Curried Red Kidney Beans with Paneer (Paneer Rajma)

Visit the Indian Food Glossary for information on the ingredients in this recipe
Curried Red Kidney Beans with Paneer (Paneer Rajma)

Much like a rich, earthy and spicy Indian equivalent of a Mexican chili, this rajma is adapted from Lord Krishna's Cuisine by Yamuna Devi. This extensive cookbook was my very first introduction to Indian cooking, and I highly recommend it to both novice and veteran cooks alike. A few of my dinner guests have purchased the book after tasting some of my creations inspired by the delicious recipes contained within. I frequently refer to it as the bible of Indian cooking as the recipes are easy to follow, though they vary in complexity and a wide variety of traditional Indian dishes are presented. The book is nearly 800 pages and includes recipes for beans and legumes, grain, breads, vegetables, cheese, chutneys and sauces, snacks and sweets, and beverages, in addition to a very helpful glossary of terms and definitions.

As I have noted before, I normally prefer cookbooks with lots of pictures, but the little illustrations throughout this book — along with detailed descriptions preceding each section and recipe, serving suggestions and information regarding the origins and traditions of the dishes presented — more than compensate for the lack of photos.

This dish is fairly easy to make, and although you'll be hanging in the kitchen for a couple of hours, it's totally worth the time and effort and it's a great dish to serve to a small party of 8 or 10 people. Ajwain seeds and paneer cheese are easily available at any Indian or Asian grocer, but ajwain seeds can be substituted with a few extra cumin seeds and a pinch or two of dried thyme. Paneer cheese has a consistency much like tofu, only it's made from whole milk rather than bean curd, and is much tastier, rather like a firm version of cottage cheese. The dish can be made without the paneer, but it is worth looking for.

Curried Red Kidney Beans with Paneer (Paneer Rajma)Curried Red Kidney Beans with Paneer (Paneer Rajma)
Recipe by
Adapted from Lord Krishna's Cuisine: The Art of Indian Vegetarian Cooking
Cuisine: Indian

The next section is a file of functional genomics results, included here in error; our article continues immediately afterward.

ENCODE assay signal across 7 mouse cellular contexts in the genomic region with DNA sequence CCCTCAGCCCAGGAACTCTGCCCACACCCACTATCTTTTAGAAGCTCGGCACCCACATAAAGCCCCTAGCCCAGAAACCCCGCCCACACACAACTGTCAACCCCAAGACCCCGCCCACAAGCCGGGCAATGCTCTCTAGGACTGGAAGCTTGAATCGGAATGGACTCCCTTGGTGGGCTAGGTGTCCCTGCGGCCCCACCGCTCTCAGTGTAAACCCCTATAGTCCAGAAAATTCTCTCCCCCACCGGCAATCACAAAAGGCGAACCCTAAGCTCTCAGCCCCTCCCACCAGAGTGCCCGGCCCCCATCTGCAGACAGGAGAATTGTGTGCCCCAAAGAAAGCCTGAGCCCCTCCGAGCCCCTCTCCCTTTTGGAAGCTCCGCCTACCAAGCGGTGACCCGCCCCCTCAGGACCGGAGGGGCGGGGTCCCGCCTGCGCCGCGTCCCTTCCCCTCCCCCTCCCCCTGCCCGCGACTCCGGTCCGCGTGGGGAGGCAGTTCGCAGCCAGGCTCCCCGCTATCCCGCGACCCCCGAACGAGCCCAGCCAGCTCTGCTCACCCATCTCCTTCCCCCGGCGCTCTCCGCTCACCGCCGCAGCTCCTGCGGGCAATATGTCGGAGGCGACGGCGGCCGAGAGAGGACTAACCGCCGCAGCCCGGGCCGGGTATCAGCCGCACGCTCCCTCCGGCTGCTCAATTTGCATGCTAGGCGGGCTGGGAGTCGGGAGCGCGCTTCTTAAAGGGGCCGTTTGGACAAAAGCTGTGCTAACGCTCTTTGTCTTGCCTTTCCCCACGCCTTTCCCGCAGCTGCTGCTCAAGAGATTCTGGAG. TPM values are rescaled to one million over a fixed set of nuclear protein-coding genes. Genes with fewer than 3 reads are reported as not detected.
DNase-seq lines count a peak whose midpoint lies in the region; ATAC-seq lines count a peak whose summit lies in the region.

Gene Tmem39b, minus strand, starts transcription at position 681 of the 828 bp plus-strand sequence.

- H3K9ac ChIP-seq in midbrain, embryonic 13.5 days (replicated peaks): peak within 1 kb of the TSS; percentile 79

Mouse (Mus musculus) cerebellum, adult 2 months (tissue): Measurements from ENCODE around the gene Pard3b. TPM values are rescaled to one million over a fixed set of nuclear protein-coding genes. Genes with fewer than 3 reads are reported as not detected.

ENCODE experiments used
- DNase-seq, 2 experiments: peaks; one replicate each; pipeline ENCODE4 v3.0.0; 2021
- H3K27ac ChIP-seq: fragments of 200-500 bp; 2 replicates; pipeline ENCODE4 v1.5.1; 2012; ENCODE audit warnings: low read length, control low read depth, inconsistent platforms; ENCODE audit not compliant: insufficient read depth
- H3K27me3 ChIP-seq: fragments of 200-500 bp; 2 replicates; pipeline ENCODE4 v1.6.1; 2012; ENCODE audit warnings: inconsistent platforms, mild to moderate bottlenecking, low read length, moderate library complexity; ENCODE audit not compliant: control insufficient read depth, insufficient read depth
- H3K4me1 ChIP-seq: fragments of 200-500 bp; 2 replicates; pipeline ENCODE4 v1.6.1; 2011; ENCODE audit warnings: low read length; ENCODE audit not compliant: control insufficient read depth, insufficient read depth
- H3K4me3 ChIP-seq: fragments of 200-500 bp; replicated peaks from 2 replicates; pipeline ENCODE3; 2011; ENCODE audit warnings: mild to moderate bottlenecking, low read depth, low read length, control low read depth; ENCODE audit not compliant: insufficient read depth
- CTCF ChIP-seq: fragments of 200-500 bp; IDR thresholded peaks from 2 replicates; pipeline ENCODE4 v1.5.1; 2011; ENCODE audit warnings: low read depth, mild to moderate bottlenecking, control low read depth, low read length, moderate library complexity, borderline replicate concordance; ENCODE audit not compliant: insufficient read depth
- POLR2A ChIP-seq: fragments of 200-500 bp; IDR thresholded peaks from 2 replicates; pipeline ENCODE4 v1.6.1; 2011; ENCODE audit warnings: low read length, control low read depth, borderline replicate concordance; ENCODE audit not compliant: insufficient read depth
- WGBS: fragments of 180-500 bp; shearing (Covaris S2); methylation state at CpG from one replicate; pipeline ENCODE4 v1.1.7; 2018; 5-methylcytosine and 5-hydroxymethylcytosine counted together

Published on March 21, 2007

A rich, earthy and spicy red kidney bean curry served with tender pieces of fried paneer cheese

Print this recipePrint this recipe

  • 2 1/4 cups dried red kidney beans
  • 6 cups water
  • 1 bay leaf
  • 2/3 teaspoon turmeric
  • 1/2 teaspoon cayenne
  • 1/2 teaspoon paprika
  • 1 tablespoon ghee or butter
  • 3 tablespoons coriander seeds
  • 1 tablespoon cumin seeds
  • 1/2 teaspoon fennel seeds
  • 1/2 teaspoon ajwain seeds
  • 2-inch piece fresh ginger, shredded or minced
  • 1/2 cup water
  • 2 teaspoons garam masala
  • 1 teaspoon turmeric
  • 1 tablespoon sea salt
  • 2 tablespoons fresh lemon or lime juice
  • 4 tablespoons ghee or a mixture of butter and oil
  • 8 to 12 oz (200 to 300 g) paneer cheese, cut into 1/2-inch cubes
  • 4 medium firm ripe tomatoes, diced
  • 1/2 cup fresh parsley, chopped
  • Rinse the kidney beans and soak overnight in several inches of water with a little yogurt whey or lemon juice added. Drain and rinse, then transfer to a large saucepan and cover with 6 cups of fresh water. Add the bay leaf, turmeric, cayenne, paprika and ghee or butter. Bring to a boil, reduce heat to low, cover, and simmer for 1 to 1 1/2 hours or until the beans are tender. Remove from heat.

  • Remove the cooked beans from the liquid with a slotted spoon and set aside. Return the liquid in the pan to the stove. The liquid should be quite thick, but continue to gently boil down until reduced to about 1 1/2 cups. Remove from heat, discard the bay leaf, and set aside.

  • Transfer 3/4 cup of the cooked beans to a bowl and mash with a potato masher. Set aside the cooked and mashed beans.